Three Invisible Forces Behind an Invincible Presence
Most communications trainers fail to address the most crucial component of powerful communications — presence. Presence is defined by Webster's as the bearing, carriage, or air of a person. It's also a "felt-sense," how speakers make us feel, or the "vibes" they put out.
External factors, such as dress, mannerisms, and vocal quality, make up only twenty percent of presence. The other eighty percent lies within the person.
Three invisible forces contribute to presence: being present, acknowledging our feelings, and staying attuned to our authenticity.
You can't have presence without being present.
In order to have presence, we must be "present," and for most of us staying present is tough. Research shows we need only twenty percent of our brain to process language. With the remaining eighty percent reviewing a mental "to do" list and pondering where to go on the next vacation, it's no wonder we have a hard time staying present to people.
An excellent tool for staying more present is breath. By taking a deep "belly breath" we can become grounded and pay better attention to the conversation and the people with whom we are communicating.
We can also strengthen our presence by adopting a communications rather than a performance orientation. When we take a communications orientation, we become self-forgetful. No longer obsessed with our performance, we can fully focus on the audience and our connection with them.
Someone asked Queen Victoria whether she preferred the company of Benjamin Disraeli or William Gladstone. She answered that when she dined with Gladstone she felt he was the most interesting man in England, but when she ate with Disraeli she felt she was the most fascinating person in the world.
Disraeli understood the power of being present. He was able to put aside his ego and agenda and focus on the other person as if she were the only other person in the room.
Presence requires being in touch with your feelings.
People react to how we feel about them more than what we actually say. People know intuitively if we like them, and it's that to which they respond.
An exercise used to illustrate this point is to place two strangers face to face, four feet apart. One person is given a piece of paper on which is written an emotion such as compassion, resentment, or jealously. The person is then asked to communicate this emotion to the partner without using words, facial expression, or any other body language. After a few minutes, the partner is asked what he or she felt. While the partner may not be able to pinpoint the exact emotion, he can usually say if it was positive or negative.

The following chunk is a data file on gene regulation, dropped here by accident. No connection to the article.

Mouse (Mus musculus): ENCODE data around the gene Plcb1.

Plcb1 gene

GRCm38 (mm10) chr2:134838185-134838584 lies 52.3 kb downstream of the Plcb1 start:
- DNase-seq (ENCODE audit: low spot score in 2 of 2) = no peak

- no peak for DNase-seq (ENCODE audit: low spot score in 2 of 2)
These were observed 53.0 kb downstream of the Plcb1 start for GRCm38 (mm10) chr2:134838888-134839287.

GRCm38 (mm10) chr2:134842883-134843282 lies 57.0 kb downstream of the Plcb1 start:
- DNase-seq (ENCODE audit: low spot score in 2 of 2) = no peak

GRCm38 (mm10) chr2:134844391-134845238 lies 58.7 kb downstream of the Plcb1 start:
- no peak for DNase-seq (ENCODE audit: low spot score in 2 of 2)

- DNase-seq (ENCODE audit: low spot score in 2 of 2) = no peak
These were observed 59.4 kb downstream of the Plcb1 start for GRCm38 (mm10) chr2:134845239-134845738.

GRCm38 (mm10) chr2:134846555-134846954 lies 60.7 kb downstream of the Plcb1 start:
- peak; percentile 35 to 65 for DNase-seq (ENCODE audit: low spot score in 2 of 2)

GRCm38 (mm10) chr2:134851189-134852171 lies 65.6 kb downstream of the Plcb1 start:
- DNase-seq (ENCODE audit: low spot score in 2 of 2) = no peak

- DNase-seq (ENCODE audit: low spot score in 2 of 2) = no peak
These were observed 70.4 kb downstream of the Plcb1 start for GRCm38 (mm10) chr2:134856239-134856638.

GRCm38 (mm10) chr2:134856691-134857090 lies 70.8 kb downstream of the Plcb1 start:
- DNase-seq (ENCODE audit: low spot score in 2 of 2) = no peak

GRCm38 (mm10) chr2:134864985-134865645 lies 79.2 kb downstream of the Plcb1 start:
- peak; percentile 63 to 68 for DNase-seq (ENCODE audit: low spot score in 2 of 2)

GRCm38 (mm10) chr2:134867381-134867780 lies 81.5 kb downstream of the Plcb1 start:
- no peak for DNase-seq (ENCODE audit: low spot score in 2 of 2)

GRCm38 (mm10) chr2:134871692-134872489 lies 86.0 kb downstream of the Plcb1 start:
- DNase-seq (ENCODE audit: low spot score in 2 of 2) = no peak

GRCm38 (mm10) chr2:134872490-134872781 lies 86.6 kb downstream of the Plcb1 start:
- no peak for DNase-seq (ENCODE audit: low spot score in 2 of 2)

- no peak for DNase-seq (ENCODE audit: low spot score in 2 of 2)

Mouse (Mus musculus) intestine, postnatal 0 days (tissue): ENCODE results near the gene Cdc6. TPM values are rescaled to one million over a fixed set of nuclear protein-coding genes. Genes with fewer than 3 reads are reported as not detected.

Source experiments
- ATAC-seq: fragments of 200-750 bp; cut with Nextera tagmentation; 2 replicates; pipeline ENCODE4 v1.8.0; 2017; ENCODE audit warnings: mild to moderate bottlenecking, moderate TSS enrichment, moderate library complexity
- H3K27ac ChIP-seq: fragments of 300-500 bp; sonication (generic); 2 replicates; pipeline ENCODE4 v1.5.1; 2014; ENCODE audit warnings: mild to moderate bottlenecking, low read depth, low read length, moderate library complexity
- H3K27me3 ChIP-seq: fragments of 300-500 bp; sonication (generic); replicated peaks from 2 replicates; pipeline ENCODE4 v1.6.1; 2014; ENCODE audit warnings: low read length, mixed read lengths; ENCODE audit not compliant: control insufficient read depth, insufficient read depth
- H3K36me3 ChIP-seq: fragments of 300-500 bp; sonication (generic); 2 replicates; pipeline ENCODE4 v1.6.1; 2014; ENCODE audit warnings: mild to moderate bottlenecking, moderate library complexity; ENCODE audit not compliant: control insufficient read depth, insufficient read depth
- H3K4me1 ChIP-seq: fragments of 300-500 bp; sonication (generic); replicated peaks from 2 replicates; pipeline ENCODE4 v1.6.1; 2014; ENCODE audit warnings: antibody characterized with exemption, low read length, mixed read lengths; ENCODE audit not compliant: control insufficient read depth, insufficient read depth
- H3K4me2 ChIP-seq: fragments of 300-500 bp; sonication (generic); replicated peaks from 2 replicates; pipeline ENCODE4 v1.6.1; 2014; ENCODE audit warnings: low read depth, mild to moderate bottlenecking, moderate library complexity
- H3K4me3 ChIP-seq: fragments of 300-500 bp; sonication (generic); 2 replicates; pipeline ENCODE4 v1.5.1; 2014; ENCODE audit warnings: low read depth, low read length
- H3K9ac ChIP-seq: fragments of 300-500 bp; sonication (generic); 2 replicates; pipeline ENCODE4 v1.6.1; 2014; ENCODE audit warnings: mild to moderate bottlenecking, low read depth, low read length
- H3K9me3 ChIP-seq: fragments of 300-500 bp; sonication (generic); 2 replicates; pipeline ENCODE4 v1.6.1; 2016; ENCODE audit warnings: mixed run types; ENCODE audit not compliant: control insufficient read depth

Before communicating, it's valuable to ask what we are feeling, as those emotions will temper what we have to say. For most of us, emotions govern our facial expression and body language and affect vocal quality and the actual words we use. In order to build credibility and trust, the spoken word must synchronize with our body language, vocal tone, and feelings.
By recognizing how we feel about what we are saying, and to whom we are saying it, we can make a shift to allow connection and communication to take place. When we are able to pinpoint our exact emotions, we are more in tune with our authentic selves.
Authenticity is a key ingredient for presence.
Who we are is far more important than what we say. Some, however, think who we are is our public image, rather than our authentic self.
Our "public image" is comprised of both persona and presence, and while these two terms are different, they are also closely related. Persona describes roles and facades, while presence means bearing or carriage. The two are related because presence contributes to persona, and persona contributes to presence.
In my work training executives in presentation skills, I teach that presence can be grounded in persona, as with Bill Gates or Marilyn Monroe, or based upon authentic self, as with individuals like Martin Luther King and Mother Teresa. Of the two, the latter is much more powerful because only when we allow others to glimpse behind the mask can true communication and connection take place.
Some of us are masters of self-deception; we think we are sharing our true selves when we are not. By using our bodies as barometers, we can determine if we are being authentic. We feel calm, connected and grounded when we are standing in our authority. And when we are not, we feel the opposite; we are not at our communications best.
In summary, these three invisible forces — being present, in touch with our emotions, and authentic — make up a large percentage of presence, and a strong presence makes us more powerful communicators.
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Copyright 2003, All Rights Reserved
The Career Engineer" Randy Siegel works with organizations to take high-potential employees and give them the leadership and communications skills they need to be successful as they rise through the organization. Purchase his book PowerHouse Presenting: Become the Communicator You Were Born to Be through Amazon.com, and subscribe to his complimentary monthly e-Newsletter at www.buildyourleaders.com.